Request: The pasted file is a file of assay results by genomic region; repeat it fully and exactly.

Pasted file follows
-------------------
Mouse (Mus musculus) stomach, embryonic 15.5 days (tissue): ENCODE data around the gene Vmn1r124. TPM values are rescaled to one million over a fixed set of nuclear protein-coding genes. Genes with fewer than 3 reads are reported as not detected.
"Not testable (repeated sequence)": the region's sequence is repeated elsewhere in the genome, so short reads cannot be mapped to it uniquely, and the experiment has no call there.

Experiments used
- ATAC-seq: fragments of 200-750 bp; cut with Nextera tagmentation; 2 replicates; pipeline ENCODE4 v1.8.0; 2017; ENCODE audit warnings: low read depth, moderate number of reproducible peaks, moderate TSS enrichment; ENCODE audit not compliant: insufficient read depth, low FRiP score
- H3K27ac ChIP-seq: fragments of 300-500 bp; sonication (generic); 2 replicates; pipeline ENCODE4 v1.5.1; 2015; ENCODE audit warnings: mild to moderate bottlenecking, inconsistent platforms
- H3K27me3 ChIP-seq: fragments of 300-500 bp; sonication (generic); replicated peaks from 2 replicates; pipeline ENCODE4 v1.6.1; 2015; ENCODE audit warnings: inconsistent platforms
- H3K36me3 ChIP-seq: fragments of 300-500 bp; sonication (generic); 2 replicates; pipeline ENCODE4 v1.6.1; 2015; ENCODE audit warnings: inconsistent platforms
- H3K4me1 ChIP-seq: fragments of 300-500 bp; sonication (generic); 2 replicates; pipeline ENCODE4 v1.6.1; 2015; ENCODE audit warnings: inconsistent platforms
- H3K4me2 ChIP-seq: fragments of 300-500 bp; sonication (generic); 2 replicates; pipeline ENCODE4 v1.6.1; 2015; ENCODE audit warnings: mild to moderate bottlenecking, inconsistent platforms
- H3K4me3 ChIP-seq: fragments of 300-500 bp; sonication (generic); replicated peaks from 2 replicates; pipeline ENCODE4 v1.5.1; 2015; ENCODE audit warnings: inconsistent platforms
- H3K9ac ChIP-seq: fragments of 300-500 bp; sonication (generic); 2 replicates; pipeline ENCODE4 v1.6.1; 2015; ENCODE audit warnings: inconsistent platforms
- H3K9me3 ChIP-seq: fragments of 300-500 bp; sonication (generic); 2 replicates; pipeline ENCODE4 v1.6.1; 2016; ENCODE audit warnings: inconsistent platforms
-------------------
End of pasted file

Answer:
Mouse (Mus musculus) stomach, embryonic 15.5 days (tissue): ENCODE data around the gene Vmn1r124. TPM values are rescaled to one million over a fixed set of nuclear protein-coding genes. Genes with fewer than 3 reads are reported as not detected.
"Not testable (repeated sequence)": the region's sequence is repeated elsewhere in the genome, so short reads cannot be mapped to it uniquely, and the experiment has no call there.

Experiments used
- ATAC-seq: fragments of 200-750 bp; cut with Nextera tagmentation; 2 replicates; pipeline ENCODE4 v1.8.0; 2017; ENCODE audit warnings: low read depth, moderate number of reproducible peaks, moderate TSS enrichment; ENCODE audit not compliant: insufficient read depth, low FRiP score
- H3K27ac ChIP-seq: fragments of 300-500 bp; sonication (generic); 2 replicates; pipeline ENCODE4 v1.5.1; 2015; ENCODE audit warnings: mild to moderate bottlenecking, inconsistent platforms
- H3K27me3 ChIP-seq: fragments of 300-500 bp; sonication (generic); replicated peaks from 2 replicates; pipeline ENCODE4 v1.6.1; 2015; ENCODE audit warnings: inconsistent platforms
- H3K36me3 ChIP-seq: fragments of 300-500 bp; sonication (generic); 2 replicates; pipeline ENCODE4 v1.6.1; 2015; ENCODE audit warnings: inconsistent platforms
- H3K4me1 ChIP-seq: fragments of 300-500 bp; sonication (generic); 2 replicates; pipeline ENCODE4 v1.6.1; 2015; ENCODE audit warnings: inconsistent platforms
- H3K4me2 ChIP-seq: fragments of 300-500 bp; sonication (generic); 2 replicates; pipeline ENCODE4 v1.6.1; 2015; ENCODE audit warnings: mild to moderate bottlenecking, inconsistent platforms
- H3K4me3 ChIP-seq: fragments of 300-500 bp; sonication (generic); replicated peaks from 2 replicates; pipeline ENCODE4 v1.5.1; 2015; ENCODE audit warnings: inconsistent platforms
- H3K9ac ChIP-seq: fragments of 300-500 bp; sonication (generic); 2 replicates; pipeline ENCODE4 v1.6.1; 2015; ENCODE audit warnings: inconsistent platforms
- H3K9me3 ChIP-seq: fragments of 300-500 bp; sonication (generic); 2 replicates; pipeline ENCODE4 v1.6.1; 2016; ENCODE audit warnings: inconsistent platforms